As one of the earliest backers of recently shuttered vendor ClusterHQ, I’ve seen a long and torturous journey for Docker add-on vendors. Part of this is a timing issue—ClusterHQ was pretty early, and arguably burned a bunch of its hard-earned cash too early.

But some of the issues are more ecosystem related. When Docker, the commercial entity behind the eponymously named open-source project, was first founded, it received massive interest from funders. Multiple funding rounds saw Docker Inc. achieve incredible valuation levels that many predicted would be problematic in the future.

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That prediction would seem to have eventuated, and the recent high-profile rise of Kubernetes certainly increased the pain Docker feels. While many will be quick to point out that Docker and Kubernetes aren’t mutually exclusive, Docker’s valuation was arguably predicated on the company’s ability to expand its footprint far further into the orchestration aspects of containers. The fact that an open-source initiative came to bear, and one that has the proven track record of being directly descended from the systems that Google uses to run its own massive business, certainly put the pressure on Docker.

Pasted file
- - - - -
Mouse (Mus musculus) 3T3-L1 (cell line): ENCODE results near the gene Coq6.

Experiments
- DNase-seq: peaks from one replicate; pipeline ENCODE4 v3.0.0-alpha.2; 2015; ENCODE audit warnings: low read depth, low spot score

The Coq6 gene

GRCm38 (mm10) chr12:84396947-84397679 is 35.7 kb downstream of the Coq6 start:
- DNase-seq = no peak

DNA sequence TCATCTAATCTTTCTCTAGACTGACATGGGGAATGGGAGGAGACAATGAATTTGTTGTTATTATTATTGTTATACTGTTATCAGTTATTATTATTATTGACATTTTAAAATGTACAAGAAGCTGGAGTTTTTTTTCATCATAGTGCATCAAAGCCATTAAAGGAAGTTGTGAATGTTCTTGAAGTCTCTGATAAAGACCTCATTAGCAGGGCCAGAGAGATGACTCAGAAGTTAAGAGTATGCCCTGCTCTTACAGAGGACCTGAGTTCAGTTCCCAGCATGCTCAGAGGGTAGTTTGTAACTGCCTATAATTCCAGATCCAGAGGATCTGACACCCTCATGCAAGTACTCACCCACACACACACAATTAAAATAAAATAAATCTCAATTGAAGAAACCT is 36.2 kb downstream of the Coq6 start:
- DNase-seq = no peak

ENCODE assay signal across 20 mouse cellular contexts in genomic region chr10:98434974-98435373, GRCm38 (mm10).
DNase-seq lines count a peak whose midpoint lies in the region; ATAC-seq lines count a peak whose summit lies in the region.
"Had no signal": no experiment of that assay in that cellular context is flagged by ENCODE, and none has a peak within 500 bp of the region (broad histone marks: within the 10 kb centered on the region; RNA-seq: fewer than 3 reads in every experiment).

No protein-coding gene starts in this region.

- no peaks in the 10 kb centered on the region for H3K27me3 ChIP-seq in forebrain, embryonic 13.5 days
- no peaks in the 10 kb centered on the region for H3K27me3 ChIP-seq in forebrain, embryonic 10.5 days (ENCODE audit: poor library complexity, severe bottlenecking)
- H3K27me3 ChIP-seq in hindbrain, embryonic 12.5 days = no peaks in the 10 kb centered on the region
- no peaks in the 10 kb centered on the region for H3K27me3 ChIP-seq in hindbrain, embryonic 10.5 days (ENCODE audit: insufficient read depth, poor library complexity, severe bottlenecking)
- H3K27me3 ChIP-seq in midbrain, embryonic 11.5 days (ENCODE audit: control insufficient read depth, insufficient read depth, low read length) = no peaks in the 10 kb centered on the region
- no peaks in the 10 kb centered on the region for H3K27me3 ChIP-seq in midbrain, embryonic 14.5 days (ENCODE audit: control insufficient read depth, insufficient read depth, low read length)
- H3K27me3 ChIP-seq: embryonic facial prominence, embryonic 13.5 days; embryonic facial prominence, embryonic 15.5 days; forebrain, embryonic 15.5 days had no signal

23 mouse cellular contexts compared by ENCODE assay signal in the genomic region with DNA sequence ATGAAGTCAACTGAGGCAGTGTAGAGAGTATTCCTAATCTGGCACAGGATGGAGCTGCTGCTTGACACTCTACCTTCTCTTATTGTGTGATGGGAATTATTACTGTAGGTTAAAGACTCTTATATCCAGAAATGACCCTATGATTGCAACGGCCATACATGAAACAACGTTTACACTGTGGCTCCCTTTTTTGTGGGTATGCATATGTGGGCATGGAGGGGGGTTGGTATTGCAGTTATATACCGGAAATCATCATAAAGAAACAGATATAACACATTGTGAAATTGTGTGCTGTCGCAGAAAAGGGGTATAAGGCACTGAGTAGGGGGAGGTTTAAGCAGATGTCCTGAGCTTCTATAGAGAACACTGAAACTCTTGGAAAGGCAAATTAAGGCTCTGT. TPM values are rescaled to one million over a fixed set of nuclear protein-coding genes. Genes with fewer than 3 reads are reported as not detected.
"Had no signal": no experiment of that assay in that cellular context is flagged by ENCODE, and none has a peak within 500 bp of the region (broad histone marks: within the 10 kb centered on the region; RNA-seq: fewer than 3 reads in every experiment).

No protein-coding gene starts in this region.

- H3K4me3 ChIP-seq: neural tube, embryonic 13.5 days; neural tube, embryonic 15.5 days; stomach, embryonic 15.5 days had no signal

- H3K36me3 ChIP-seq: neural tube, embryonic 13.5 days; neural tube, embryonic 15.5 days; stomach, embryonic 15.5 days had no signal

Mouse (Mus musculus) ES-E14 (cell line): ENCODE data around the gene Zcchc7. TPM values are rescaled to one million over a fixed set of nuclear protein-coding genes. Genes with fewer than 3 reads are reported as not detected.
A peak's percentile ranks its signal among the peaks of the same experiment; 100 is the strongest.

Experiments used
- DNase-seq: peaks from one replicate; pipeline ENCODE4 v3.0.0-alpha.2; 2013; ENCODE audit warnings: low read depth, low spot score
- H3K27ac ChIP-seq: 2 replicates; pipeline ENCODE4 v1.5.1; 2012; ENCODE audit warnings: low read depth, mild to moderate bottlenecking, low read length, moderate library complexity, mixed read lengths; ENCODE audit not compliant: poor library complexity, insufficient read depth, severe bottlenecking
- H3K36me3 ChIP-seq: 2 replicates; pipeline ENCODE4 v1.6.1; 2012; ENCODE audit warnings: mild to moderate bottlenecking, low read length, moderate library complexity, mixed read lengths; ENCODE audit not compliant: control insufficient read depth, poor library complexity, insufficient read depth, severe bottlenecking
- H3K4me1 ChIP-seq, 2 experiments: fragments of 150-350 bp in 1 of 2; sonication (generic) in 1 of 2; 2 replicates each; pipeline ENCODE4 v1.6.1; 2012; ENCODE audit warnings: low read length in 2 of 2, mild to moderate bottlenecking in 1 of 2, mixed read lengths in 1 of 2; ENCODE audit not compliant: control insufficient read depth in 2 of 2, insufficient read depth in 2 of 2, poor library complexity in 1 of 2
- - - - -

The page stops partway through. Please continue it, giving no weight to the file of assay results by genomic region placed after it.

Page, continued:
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Ben Kepes

Ben Kepes is a technology evangelist, an investor, a commentator and a business adviser. Ben covers the convergence of technology, mobile, ubiquity and agility, all enabled by the Cloud. His areas of interest extend to enterprise software, software integration, financial/accounting software, platforms and infrastructure as well as articulating technology simply for everyday users.

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